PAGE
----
Apart from his Meesey, Thimmaiah was known for his choreographed traffic management, which functioned like a clock-work.
A Bengalurean often lives in two distinct cities: a Bangalore of their memories and the Bengaluru of the present. The beauty of this city is often lost and found in its constantly changing exterior — the pace is so rapid that the chances of your memory of the space matching up to the external reality are pretty slim.
And if you know someone who has lived here long enough, you invariably become a listening post to their nostalgic trip down memory lane.
So when Bengaluru Traffic Police (BTP) announced on Thursday that ‘Meesey’ Thimmaiah would be its official mascot, Bengaluru sighed in collective nostalgia for an uncomplicated time.
— ಬೆಂಗಳೂರು ಸಂಚಾರ ಪೊಲೀಸ್ BengaluruTrafficPolice (@blrcitytraffic) June 7, 2017
In August 1995, Meesey Thimmaiah was on his usual duty at General Post Office (GPO) Circle near Vidhana Soudha when he was killed on duty. He gave his life trying to rescue a woman and her child from a speeding tempo, which had ignored his signal to stop. A policeman popular with kids and adults alike, he was not unknown to anyone who would pass through the area. As the tweets and comments on Facebook in response to the announcement indicate, he remains a beloved figure in the city.
The prefix ‘Meesey‘ attached to Thimmaiah’s name referred to his ornate moustache. As his wife G. Lakshamma fondly remembers, he loved his mustache and took great care of it. The couple from Tumakuru married in 1978, a year after Thimmaiah joined the force.
“My husband always had a thing for big moustaches. In 1985, he started to grow his own moustache. Soon, people were calling him Meesey Thimmaiah. He loved it, and oiled and combed it everyday. The Police department even gave him an annual allowance of Rs 500 for it,” said Lakshamma in an interview to Deccan Chronicle last year.
But the man was more than his meesey.
He was known for his choreographed traffic management, which functioned like a clock-work. When he passed away in the line of duty, the whole city fell into a shock and mourned with his family –he had three young children, the oldest being just 13 and the youngest, 7 at the time.
This is where the story turns into a testament to the power of community. It was a time when there was no social media. There was no hashtag RIP to mourn the beloved cop who had died doing his duty, trying to save his fellow human beings. The daily newspapers responded to this unjust death by carrying Thimmaiah and his glorious meesey‘s photo on the front page — a rare honor reserved for politicians and celebrities. But Thimmaiah was a celebrity in his own right. People’s indignation was palpable.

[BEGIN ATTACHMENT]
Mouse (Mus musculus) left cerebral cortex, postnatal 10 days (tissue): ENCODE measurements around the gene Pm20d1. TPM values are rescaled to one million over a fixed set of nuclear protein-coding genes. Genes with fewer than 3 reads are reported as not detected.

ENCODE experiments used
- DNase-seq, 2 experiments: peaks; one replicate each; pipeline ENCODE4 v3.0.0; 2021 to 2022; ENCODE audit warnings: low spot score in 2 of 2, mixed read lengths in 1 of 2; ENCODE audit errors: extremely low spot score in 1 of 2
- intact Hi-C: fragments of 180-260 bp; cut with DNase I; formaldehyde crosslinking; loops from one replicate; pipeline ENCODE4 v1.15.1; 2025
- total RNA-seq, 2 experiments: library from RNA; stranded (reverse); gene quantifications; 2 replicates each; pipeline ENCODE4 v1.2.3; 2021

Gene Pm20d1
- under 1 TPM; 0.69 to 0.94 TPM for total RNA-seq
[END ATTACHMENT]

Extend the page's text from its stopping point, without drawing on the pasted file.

But how do you express it when you have no outlet?
By writing letters to the newspapers.
Daily newspapers have a tradition of inviting letters from the readers, which would be published in a column titled ‘Letters to the Editor’. By reading these letters, you could gauge what kind of people the newspapers’ reader base comprised of. Kannada newspapers’ Vaachakara Vani (Voice of the Readers) would be read and discussed in homes and darshini hotels alike, with much gusto. Few people crowded over a single newspaper is what viral news looked like in those days.
It began with the students of Asian College of Journalism (when it was in Bengaluru), who were asked how they would respond to Thimmaiah’s death. They said they would write letters to the editor. And write they did! Some expressed their sorrow, some their anger and some even put forward recommendations to honor Thimmaiah’s legacy through these letters. Soon, one letter became many. People started sending hundreds and thousands of letters. For almost a month, the letters came in without respite. This forced then Chief Minister H.D. Devegowda to visit Thimmaiah’s wife and offer land and a job.
Thanks to the pressure built up by the community, Meesey Thimmaiah was posthumously awarded a Gold Medal from the State Government. Additionally, the GPO circle was renamed Police Thimmaiah circle in honor of his memory. All because of a few thousand letters.
Today, the Bengaluru Traffic Police has a considerable amount of fan following on social media. The announcement of Thimmaiah’s ascent to the mascot-ship comes at a time when the power of social media has reached its zenith. The way in which Thimmaiah’s legacy was cemented in Bengaluru will always remind us of its positive potential.